4. This however is not sufficient to dispose of the matter. I am asked to exercise the power of the Court under Section 47 (2) and in view of the circumstances to treat the suit so far as it relates to property No. 1 as a proceeding. There is no doubt that this power may be exercised by this Court and the only question is whether it should be so exercised in this case. Having regard to the facts which I have mentioned, it would be extremely unjust to deprive the successful party of the fruits, of his decree because the defeated party has run up a wall or placed some kind of an obstacle in the way of execution. The appellant has absolutely no merits. The suit was brought on 9th November 1926 and the order for delivery, Ex. Q was passed on 9th September 1924. The suit treated as a proceeding under Section 47 was in time. But reference has been made to decisions which take the view that under Section 47 (2) a proceeding can only be treated either as a petition or as a suit, not as both. There is no doubt an observation to that effect in a decision reported in Venkata Kumara Mahipati Surya Rao Bahadur v. Subbayamma Rao Bahadur  24 I.C.484 (at p. 445 of 1 M. L. W.) but after examining that decision and the facts on which it was pronounced it appears to me that that was not the ground of the decision nor was it necessary for it. In that case a decree-holder who was entitled under the decree only to mesne profits for three years applied for mesne profits for a year (fasli 1317) which was beyond the three years. In such a case, as their Lordships points out when the Court allowed the mesne profits up to fasli 1316 the latest year within the period of three years, the Court had awarded all that the decree legally provided for and anything that was prayed for beyond that period was something for which there was no decree at all and therefore was not a proceeding in execution. As their Lordships put it there was no further question relating to the execution of the decree which could be determined under Section 47. But having so decided the lower Court in that case proceeded to convert the application so far as it related to fasli 1317 into a suit. This their Lordships said was not provided by Section 47 (2). That was the ground of the decision namely that a prayer for a relief for which the decree did not pro-.vide and would not provide cannot be converted from an execution proceeding to a suit.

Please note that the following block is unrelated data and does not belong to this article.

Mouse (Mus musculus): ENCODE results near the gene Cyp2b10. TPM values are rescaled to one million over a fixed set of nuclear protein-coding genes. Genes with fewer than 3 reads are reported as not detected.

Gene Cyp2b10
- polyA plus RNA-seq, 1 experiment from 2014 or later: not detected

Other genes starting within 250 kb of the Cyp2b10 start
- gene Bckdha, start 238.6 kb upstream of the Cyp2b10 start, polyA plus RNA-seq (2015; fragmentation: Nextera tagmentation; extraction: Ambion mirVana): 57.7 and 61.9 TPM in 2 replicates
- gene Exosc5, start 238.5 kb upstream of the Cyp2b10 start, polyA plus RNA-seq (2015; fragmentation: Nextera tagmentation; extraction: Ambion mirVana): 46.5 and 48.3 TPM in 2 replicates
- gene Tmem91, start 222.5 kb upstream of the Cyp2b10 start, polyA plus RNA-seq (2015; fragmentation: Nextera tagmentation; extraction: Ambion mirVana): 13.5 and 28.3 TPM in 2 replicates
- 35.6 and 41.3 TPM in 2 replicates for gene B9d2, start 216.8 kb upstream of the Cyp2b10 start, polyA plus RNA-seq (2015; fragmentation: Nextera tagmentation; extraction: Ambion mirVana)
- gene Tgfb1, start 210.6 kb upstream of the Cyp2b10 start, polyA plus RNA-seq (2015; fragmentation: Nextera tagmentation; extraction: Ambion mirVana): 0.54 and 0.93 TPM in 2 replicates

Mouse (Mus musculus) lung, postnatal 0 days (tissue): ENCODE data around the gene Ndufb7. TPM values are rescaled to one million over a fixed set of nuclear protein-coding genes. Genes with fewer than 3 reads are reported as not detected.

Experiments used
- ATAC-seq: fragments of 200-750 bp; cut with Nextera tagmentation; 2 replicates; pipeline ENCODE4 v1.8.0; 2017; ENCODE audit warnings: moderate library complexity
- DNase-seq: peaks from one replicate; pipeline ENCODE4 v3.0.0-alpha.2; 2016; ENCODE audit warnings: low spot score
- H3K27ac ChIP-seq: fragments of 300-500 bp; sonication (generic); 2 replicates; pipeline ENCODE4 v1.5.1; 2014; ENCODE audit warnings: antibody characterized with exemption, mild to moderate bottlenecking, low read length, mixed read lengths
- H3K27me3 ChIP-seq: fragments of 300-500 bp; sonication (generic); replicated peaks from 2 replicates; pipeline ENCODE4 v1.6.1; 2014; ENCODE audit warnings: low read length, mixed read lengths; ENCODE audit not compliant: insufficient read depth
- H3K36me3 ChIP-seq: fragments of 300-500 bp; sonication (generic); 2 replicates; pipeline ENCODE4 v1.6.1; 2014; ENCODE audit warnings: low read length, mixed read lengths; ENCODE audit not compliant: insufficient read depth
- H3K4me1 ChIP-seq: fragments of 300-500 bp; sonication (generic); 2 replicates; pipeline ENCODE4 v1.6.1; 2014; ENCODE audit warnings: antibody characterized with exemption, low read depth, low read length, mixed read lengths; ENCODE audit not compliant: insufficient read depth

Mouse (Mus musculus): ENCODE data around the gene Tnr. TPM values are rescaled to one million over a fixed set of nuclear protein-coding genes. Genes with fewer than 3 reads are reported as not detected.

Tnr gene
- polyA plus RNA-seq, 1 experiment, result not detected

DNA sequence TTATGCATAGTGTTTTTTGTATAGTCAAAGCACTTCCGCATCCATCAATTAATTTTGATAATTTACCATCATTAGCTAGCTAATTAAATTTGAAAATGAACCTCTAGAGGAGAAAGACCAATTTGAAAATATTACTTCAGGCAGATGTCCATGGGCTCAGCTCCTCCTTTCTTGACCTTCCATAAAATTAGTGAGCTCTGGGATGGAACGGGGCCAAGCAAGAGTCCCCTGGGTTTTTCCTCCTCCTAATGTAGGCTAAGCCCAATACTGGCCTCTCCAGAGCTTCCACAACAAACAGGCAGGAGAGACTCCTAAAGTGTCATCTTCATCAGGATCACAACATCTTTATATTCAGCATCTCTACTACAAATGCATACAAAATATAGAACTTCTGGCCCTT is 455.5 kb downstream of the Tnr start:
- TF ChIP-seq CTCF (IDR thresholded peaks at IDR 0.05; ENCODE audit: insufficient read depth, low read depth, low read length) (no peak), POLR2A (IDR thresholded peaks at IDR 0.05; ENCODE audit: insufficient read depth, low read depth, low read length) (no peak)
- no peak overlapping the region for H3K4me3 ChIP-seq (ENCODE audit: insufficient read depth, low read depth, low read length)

5. Those are not the facts here. The relief in this suit so far as 'the recovery of item 1 is concerned is fully provided for by the order for restitution and only remains to be carried out. As their Lordships say in the judgment referred to, Section 47 was intended to obviate the injustice caused to parties by a mistake in the initiation of proceedings and enables a Court to treat an application as a suit or a suit as an application. Applying those words the suit so far as it related to property No. 1 was wrongly initiated as a suit and the Court is bound to obviate the injustice which would result from a refusal to apply the salutary 'provision of Section 47 (2). No question of jurisdiction or of limitation can possibly arise because the suit was in the same Court to which the application for carrying out the order for restitution should have been made and as I have pointed out the date of the suit was well within time. The order therefore is that the decree of the lower Courts so far as item 1 is concerned is reversed and an order is made under Section 47(2) and that the order Ex. Q for delivery of possession of item 1 be carried out by the Court of first instance. The second appeal is otherwise dismissed. There will be no order as to costs in this second appeal.